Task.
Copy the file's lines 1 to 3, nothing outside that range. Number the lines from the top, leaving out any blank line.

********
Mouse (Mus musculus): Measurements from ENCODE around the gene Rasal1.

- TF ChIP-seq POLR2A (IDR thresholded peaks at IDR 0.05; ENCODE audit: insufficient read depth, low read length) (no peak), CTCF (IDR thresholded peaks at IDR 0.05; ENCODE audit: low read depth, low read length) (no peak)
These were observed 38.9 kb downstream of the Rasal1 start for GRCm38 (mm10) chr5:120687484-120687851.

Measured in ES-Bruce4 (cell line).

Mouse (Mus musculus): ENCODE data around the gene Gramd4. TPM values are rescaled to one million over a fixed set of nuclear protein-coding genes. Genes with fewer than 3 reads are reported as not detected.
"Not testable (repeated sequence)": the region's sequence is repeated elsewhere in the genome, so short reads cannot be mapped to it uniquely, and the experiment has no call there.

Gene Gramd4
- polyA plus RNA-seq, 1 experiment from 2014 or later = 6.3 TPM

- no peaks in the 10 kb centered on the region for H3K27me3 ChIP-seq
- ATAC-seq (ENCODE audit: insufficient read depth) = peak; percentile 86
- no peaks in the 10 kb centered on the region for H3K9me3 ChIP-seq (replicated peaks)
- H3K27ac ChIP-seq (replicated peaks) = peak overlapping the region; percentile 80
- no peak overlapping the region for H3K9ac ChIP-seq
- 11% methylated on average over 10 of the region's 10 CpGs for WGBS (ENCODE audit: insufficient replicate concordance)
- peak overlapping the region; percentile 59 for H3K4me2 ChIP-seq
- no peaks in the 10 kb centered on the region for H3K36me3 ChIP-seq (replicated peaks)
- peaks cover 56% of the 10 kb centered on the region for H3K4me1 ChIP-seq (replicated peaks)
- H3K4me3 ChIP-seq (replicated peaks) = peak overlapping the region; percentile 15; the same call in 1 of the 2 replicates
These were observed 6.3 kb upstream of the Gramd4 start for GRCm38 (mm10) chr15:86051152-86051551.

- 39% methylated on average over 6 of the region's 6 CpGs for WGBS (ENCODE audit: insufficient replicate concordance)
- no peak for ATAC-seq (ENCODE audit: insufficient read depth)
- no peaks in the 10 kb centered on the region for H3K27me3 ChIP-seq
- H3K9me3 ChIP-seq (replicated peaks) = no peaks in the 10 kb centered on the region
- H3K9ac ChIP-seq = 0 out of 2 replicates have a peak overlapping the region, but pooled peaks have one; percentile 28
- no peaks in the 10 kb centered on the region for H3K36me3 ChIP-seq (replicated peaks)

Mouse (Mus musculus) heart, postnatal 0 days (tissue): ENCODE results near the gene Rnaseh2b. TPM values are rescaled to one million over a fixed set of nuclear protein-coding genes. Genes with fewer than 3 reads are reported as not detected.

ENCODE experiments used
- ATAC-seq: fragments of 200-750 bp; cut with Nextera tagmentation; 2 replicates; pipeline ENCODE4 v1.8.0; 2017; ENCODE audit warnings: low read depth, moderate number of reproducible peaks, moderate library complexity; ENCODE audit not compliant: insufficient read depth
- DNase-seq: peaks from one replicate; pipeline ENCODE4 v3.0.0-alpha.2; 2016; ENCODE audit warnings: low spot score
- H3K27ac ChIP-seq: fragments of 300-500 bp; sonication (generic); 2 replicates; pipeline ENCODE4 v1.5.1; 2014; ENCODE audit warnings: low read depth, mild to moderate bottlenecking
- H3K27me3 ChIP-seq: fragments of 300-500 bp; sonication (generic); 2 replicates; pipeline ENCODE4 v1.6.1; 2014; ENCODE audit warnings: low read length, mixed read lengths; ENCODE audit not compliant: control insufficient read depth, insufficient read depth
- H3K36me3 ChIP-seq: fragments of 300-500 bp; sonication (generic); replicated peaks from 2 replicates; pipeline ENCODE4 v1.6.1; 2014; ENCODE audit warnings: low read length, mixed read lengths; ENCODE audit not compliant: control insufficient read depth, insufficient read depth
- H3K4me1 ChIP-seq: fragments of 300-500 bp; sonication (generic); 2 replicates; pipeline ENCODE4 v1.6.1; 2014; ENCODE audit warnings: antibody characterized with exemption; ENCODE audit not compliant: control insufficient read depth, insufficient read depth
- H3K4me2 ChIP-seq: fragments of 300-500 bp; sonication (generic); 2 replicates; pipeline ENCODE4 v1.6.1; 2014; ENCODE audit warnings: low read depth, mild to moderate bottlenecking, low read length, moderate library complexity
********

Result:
Mouse (Mus musculus): Measurements from ENCODE around the gene Rasal1.

- TF ChIP-seq POLR2A (IDR thresholded peaks at IDR 0.05; ENCODE audit: insufficient read depth, low read length) (no peak), CTCF (IDR thresholded peaks at IDR 0.05; ENCODE audit: low read depth, low read length) (no peak)
These were observed 38.9 kb downstream of the Rasal1 start for GRCm38 (mm10) chr5:120687484-120687851.